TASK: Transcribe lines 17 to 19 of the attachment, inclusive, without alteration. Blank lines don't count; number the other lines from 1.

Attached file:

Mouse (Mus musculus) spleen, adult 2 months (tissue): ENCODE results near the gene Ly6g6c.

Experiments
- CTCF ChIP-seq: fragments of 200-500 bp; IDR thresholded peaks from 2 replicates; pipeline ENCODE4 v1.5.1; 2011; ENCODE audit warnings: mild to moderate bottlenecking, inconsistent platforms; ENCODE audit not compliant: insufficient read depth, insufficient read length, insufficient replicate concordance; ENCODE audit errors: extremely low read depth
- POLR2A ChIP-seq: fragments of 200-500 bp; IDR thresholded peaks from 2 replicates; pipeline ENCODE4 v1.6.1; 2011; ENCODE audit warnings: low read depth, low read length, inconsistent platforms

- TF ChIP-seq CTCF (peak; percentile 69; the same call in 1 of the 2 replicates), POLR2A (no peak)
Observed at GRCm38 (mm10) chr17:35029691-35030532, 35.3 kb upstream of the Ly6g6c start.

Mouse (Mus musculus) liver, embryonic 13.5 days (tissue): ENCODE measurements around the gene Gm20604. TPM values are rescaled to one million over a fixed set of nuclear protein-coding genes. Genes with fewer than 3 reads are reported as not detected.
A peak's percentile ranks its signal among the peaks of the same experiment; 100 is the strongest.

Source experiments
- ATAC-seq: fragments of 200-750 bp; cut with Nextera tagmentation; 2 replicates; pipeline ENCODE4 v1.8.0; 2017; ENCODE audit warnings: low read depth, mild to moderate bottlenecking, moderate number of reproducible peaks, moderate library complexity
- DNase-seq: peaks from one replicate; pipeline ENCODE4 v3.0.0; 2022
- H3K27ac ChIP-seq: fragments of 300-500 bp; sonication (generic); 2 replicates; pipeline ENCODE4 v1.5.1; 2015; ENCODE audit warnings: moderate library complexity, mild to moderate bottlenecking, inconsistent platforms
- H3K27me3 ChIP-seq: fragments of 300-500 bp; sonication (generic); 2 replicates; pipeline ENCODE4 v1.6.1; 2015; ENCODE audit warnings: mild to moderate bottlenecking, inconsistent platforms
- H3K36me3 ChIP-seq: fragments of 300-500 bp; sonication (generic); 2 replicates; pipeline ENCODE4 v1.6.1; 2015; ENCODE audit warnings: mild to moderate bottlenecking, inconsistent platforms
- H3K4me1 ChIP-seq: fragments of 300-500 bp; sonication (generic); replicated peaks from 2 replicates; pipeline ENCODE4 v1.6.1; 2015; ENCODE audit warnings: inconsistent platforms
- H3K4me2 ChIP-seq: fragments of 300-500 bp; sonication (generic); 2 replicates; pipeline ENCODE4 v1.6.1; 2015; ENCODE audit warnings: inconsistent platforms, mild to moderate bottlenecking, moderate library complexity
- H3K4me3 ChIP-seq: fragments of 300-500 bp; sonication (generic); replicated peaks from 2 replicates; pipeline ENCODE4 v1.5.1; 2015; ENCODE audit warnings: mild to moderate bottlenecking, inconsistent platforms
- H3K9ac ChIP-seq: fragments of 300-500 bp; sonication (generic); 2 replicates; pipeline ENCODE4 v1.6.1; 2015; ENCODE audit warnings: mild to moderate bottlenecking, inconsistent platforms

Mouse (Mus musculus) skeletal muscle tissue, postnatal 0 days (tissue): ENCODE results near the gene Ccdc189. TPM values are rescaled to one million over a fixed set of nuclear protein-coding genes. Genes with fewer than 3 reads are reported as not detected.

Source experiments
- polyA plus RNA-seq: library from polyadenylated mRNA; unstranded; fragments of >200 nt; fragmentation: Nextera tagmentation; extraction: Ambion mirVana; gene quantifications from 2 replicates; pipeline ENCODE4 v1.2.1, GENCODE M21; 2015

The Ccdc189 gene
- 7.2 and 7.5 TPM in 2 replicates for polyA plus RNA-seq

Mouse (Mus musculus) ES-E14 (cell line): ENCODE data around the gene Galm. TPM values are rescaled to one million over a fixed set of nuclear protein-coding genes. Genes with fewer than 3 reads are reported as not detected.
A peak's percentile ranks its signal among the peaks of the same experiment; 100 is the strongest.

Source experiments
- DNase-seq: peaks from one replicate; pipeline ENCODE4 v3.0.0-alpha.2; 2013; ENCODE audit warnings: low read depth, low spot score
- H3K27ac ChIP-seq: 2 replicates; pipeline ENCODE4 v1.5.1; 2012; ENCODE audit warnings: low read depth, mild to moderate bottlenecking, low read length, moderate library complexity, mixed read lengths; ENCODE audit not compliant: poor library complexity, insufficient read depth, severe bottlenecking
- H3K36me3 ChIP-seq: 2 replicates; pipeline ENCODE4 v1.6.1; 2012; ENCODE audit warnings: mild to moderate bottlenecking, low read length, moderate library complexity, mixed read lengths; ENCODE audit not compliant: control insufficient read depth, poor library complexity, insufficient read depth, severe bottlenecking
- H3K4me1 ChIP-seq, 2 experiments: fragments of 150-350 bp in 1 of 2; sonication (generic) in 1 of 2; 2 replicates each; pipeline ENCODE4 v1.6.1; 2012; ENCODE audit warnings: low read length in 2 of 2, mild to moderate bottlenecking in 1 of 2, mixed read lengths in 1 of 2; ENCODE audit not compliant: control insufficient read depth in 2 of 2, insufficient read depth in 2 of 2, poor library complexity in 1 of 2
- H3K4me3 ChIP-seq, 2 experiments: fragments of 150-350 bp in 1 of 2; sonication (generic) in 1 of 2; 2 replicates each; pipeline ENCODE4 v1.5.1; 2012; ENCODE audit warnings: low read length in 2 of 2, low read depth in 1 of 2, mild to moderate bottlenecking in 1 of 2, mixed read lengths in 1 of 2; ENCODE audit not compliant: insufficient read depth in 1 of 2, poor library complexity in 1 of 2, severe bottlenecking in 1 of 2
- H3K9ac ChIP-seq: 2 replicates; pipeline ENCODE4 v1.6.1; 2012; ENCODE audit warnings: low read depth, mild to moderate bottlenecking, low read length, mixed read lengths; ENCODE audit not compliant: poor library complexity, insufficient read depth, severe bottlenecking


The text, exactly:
- H3K4me3 ChIP-seq: fragments of 300-500 bp; sonication (generic); replicated peaks from 2 replicates; pipeline ENCODE4 v1.5.1; 2015; ENCODE audit warnings: mild to moderate bottlenecking, inconsistent platforms
- H3K9ac ChIP-seq: fragments of 300-500 bp; sonication (generic); 2 replicates; pipeline ENCODE4 v1.6.1; 2015; ENCODE audit warnings: mild to moderate bottlenecking, inconsistent platforms

Mouse (Mus musculus) skeletal muscle tissue, postnatal 0 days (tissue): ENCODE results near the gene Ccdc189. TPM values are rescaled to one million over a fixed set of nuclear protein-coding genes. Genes with fewer than 3 reads are reported as not detected.